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Adventures in the Blind Field: An Interview with Sally Flint

An Interview with Sally Flint

“The art of really looking intrigues me – especially how poets interpret, use and move beyond what they see

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A Tale from the World City: David Tait

“Leaving there and proceeding for three days toward the east, you will reach Diomira, a city with sixty silver domes, bronze statues of all the gods, streets paved with lead, a crystal theatre, a golden cock that crows each morning on a tower. All these beauties will already be familiar to the visitor, who has…

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How I Did It: Poem in Which…

In darker periods, I spend far too many hours Wikipedia-hopping: clicking from link to link and half-learning all sorts of extraordinary things. I find Wikipedia a real horde of things to write about and poems to find. My favourite articles are the list pages, and the best of these (and a good portal to further…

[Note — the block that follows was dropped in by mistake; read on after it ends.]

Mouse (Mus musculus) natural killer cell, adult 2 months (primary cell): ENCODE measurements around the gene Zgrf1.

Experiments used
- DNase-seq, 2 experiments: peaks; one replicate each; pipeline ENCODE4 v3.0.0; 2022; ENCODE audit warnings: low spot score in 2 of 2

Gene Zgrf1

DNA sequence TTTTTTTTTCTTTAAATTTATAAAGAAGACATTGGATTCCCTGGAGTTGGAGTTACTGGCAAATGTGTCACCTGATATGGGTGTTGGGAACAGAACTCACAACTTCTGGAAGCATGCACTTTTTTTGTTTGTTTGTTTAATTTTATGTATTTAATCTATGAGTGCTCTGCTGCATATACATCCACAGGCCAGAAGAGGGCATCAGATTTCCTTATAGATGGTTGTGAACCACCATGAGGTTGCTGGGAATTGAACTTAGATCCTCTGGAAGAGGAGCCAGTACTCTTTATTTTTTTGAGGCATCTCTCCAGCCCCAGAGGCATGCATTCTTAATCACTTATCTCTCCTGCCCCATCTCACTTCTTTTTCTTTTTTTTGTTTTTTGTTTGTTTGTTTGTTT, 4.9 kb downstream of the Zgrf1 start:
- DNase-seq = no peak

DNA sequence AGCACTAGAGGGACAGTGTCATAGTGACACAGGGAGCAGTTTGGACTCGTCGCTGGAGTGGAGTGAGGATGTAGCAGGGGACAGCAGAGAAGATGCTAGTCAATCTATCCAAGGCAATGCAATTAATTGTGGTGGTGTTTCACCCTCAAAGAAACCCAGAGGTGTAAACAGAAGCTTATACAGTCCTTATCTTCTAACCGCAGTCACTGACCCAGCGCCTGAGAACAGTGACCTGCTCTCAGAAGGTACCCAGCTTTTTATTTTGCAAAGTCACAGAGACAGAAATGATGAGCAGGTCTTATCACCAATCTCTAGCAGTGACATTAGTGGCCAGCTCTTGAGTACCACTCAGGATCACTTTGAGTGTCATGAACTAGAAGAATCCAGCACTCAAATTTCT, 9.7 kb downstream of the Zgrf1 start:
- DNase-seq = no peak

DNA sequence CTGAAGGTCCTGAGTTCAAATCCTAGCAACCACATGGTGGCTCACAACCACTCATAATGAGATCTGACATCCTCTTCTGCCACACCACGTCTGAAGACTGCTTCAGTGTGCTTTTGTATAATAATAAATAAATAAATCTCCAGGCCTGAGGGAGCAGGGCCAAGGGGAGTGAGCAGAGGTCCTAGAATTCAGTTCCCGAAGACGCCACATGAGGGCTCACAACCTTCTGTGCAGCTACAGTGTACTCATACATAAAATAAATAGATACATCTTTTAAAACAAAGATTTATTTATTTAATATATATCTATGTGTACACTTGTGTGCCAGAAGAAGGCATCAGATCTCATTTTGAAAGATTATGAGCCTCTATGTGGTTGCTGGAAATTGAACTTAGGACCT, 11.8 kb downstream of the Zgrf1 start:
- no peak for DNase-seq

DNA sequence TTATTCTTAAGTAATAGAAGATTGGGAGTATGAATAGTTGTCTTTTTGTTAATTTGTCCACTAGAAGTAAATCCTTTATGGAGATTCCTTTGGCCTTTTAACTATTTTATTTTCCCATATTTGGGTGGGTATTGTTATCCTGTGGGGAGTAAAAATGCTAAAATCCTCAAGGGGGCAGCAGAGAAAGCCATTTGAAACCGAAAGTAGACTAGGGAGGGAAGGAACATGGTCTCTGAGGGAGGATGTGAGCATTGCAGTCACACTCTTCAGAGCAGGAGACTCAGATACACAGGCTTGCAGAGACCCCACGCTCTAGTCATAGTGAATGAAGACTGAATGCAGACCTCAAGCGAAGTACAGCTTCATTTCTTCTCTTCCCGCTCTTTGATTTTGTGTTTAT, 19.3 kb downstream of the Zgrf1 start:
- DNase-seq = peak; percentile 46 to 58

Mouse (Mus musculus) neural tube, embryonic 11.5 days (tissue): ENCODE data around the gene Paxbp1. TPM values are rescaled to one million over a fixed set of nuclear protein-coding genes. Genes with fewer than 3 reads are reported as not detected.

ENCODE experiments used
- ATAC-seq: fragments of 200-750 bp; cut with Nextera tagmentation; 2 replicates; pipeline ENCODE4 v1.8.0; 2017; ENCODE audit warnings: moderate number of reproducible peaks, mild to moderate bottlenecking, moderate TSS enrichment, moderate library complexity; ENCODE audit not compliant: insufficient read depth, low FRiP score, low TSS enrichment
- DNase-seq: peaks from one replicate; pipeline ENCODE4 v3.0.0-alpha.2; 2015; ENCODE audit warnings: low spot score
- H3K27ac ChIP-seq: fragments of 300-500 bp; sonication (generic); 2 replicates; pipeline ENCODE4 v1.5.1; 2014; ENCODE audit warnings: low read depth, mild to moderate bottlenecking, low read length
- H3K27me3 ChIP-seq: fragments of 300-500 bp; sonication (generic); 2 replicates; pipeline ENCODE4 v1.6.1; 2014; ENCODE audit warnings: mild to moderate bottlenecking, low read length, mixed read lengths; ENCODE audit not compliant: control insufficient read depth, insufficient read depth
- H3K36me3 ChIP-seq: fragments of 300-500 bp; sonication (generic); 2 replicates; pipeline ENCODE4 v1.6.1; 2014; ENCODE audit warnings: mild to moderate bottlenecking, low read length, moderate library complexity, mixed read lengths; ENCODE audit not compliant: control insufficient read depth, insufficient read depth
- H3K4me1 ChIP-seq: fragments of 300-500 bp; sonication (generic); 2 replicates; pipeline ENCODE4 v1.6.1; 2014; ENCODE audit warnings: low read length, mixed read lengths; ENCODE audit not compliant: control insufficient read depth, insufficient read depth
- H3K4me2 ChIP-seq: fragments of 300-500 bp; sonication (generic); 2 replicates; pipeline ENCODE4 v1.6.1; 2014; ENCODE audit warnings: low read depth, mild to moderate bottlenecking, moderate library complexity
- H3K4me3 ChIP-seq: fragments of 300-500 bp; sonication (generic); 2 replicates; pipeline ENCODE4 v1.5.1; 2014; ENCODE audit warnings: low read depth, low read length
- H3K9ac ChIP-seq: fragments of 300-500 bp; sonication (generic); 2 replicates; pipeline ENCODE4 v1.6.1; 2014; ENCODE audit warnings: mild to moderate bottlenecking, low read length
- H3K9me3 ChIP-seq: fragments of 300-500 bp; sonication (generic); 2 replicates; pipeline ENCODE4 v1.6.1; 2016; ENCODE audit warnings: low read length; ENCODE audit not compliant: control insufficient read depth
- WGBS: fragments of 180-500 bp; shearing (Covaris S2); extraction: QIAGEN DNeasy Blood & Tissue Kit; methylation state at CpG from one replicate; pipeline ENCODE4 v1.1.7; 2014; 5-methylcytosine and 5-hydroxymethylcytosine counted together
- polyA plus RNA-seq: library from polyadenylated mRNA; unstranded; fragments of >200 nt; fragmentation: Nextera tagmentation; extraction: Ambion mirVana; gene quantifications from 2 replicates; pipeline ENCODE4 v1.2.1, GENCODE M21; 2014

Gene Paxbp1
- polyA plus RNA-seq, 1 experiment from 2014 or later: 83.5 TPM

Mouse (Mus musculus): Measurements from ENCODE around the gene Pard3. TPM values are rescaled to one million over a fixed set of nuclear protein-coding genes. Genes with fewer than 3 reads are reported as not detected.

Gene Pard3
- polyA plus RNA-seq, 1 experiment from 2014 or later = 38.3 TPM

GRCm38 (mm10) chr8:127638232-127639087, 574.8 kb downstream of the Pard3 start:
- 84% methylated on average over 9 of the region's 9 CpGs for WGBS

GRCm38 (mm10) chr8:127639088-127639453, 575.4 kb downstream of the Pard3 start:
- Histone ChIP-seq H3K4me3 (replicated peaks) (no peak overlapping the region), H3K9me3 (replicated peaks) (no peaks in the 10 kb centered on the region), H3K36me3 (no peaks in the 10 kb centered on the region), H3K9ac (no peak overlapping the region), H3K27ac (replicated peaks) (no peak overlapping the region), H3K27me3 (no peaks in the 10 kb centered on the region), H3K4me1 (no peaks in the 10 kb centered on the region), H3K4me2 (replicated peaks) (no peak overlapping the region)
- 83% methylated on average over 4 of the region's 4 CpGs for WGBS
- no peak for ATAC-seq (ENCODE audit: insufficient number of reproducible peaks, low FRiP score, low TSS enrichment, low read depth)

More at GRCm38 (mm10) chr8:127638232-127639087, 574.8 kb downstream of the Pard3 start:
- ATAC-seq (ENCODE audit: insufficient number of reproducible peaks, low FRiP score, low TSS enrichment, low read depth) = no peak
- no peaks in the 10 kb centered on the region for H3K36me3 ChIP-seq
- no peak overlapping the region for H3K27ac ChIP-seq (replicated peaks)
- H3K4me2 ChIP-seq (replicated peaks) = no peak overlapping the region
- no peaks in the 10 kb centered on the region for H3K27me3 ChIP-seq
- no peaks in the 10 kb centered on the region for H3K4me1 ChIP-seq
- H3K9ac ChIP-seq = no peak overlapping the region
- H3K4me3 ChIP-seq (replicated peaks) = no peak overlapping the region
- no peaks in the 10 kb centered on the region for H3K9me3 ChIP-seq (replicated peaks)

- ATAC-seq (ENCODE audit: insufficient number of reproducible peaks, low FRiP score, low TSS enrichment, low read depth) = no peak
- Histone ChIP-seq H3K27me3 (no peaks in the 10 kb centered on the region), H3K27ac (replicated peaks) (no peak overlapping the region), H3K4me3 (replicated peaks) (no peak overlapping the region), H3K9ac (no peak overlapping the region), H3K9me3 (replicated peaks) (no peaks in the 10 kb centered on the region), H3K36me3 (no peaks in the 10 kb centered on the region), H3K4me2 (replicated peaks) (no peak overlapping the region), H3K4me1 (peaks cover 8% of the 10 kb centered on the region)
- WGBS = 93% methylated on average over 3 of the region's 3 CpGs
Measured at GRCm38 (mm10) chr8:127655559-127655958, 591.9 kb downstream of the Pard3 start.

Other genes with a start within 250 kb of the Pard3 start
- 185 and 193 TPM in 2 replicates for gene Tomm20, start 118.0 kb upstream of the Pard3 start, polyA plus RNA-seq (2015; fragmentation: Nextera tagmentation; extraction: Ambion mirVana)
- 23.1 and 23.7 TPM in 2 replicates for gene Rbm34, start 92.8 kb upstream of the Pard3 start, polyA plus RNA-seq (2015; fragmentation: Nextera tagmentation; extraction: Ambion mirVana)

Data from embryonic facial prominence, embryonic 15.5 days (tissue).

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Shey Hargreaves reads ‘Death at Sea’ and ‘Junior Doctors’

Shey Hargreaves, our former Digital Poet-in-Residence with 1215.today, reads two of the poems written during her residency. The poems are also hosted over on the 1215.today site. Junior Doctors is “an homage to all those toiling long, red-eyed hours in the fluorescent throb of hospital corridor”. You can read Shey’s blog post and poem about the…

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How I Did It: ‘Interlude’